Showing that Jesus is the Christ

For the Book of Mormon’s primary authors and editors, persuading readers to believe in and come unto Jesus Christ was a significant priority.13 While any reader of the Book of Mormon can be enlightened by this added witness of the ministry and divinity of Jesus Christ,14 it is telling how Mormon and Moroni expressly tailored their words for future Lamanites, whom they likely presumed would have had similar cultures and beliefs as the Lamanites known to them in their day. As such, many aspects of the teachings about Jesus in the Book of Mormon reflect ancient understandings of God in both an Old and New World setting.

For example, multiple prophets are reported as having seen God and Jesus Christ in divine visions, beginning with Lehi in 1 Nephi 1. In fact, as Nephi recounts how his father was called to be a prophet, he follows the same narrative pattern in describing this experience as found in the experiences of Isaiah, Jeremiah, Ezekiel, and other Old Testament prophets.15 Remarkably, many later prophets who had lived in the New World their entire lives recount their visions in different ways, which Mark Alan Wright has observed “conform to a pattern that can be detected in ancient Mesoamerica.”16

Specifically, “Elements of this pattern can be seen throughout the Book of Mormon in the accounts of individuals who are overcome by the Spirit to the point that they fall to the earth as if dead and ultimately recover and through that process become spiritually reborn and subsequently prophesy concerning Jesus Christ,” which mirrors the calling of Mesoamerican shaman-priests. Oftentimes, this event also began as the newly called prophet’s “soul embarked on a spirit journey while his body lay suffering,” just as experienced by Alma and King Lamoni in the Book of Mormon (see Mosiah 27:19 and Alma 18:42).17 Upon reawakening, both Alma (Alma 36) and Lamoni (Alma 19:12–13) became witnesses of Christ.

Other teachings by Nephite prophets clearly reflect an ancient Mesoamerican setting. For example, in Alma 34, Amulek describes the Atonement as neither the “sacrifice of man, neither of beast, neither of any manner of fowl,” but an infinite and eternal sacrifice of the Son of God Himself (Alma 34:10). The three types of sacrifice Amulek specifically taught would be inadequate—humans, beasts, and birds—happened to be “the three most common things that were offered by Mesoamerican worshipers” that an apostate group such as the Zoramites would have likely been familiar with due to their neighboring civilizations.18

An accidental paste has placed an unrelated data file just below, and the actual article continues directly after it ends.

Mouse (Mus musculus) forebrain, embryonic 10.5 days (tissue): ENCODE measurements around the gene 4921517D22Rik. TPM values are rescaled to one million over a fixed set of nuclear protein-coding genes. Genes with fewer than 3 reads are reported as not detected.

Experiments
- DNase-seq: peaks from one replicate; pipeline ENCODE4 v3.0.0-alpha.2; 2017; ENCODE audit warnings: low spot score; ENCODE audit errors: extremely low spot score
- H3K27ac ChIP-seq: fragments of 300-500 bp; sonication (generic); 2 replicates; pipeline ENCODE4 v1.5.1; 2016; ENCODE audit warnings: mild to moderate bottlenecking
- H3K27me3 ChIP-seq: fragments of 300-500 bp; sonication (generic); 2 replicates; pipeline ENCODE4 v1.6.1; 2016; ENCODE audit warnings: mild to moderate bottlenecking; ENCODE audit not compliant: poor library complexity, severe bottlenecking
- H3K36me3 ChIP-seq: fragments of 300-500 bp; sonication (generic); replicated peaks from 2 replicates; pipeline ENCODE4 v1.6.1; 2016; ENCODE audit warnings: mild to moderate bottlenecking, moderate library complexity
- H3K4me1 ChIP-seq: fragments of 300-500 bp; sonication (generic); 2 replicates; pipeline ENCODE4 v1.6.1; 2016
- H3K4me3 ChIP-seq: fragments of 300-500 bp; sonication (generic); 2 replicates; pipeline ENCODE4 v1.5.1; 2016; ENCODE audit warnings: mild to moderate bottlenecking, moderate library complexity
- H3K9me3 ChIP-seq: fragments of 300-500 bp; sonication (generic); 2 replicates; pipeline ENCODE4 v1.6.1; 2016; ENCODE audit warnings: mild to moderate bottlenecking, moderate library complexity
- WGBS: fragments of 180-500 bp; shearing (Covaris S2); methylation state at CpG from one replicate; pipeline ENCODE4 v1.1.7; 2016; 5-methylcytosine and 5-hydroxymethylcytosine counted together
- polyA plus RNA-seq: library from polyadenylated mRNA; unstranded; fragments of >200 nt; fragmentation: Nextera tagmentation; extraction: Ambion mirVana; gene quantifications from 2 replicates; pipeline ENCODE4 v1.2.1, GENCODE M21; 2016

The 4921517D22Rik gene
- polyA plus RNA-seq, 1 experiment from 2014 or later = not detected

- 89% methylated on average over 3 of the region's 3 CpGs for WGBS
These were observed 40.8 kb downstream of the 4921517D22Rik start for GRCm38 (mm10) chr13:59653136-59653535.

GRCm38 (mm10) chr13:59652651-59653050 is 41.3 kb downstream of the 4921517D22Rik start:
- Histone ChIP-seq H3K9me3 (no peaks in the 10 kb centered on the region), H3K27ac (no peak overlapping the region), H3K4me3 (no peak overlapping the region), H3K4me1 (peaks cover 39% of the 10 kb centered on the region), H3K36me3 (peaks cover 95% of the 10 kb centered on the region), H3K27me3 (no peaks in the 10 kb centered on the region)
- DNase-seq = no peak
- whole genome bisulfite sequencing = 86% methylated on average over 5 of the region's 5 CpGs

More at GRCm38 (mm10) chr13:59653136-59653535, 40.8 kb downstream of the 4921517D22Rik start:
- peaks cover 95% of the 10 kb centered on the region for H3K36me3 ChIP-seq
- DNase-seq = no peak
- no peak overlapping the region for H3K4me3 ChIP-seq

Similarly, Wright has also observed that it is possible that Jesus “may have been communicating with [the Nephites] according to their cultural language when he invited them to come and feel for themselves the wounds in his flesh.”19 Unlike His appearance in the Old World, where “he invited them to touch solely his hands and feet (Luke 24:39–40),” Jesus invited the Nephites to first feel the wound in His side (see 3 Nephi 11:14). As Wright observes, “To a people steeped in Mesoamerican culture, the sign that a person had been ritually sacrificed would have been an incision on their side—suggesting they had had their hearts removed,”20 therefore showing how Jesus identified Himself to the Nephites in a way that they would have culturally understood.

The Why

As John W. Welch has observed, the title page “clearly articulates the essentials of the Book of Mormon.”21 It provides a clear introduction to the overarching purposes of Mormon’s abridgement and informs the reader early on why the Book of Mormon is so important for the world today as we strive to come closer to Jesus Christ ourselves.

Ultimately the title page allows readers to “know, of a surety, the unambiguously good intent of the Book of Mormon, written unto the convincing of all people that Jesus is the Christ, the eternal God, manifesting himself to all nations, so that people may know and embrace the mercies and covenants of the Lord, who desires all to come unto Him.”22 As modern readers approach the Book of Mormon with an open heart and mind, they, too, can be enlightened by the Spirit and come away with a deeper appreciation for this sacred book of scripture.

Further Reading

Brant A. Gardner, Engraven upon Plates, Printed upon Paper: Textual and Narrative Structures of the Book of Mormon (Salt Lake City, UT: Greg Kofford Books, 2023), 195–214.

John W. Welch, Inspirations and Insights from the Book of Mormon: A Come, Follow Me Commentary (American Fork, UT: Covenant Communications, 2023), 1–4.

Robert J. Matthews, “What the Book of Mormon Tells Us about Jesus Christ” in The Book of Mormon: The Keystone Scripture, ed. Paul R. Cheesman (Provo, UT: Religious Studies Center, Brigham Young University, 1988), 21–43.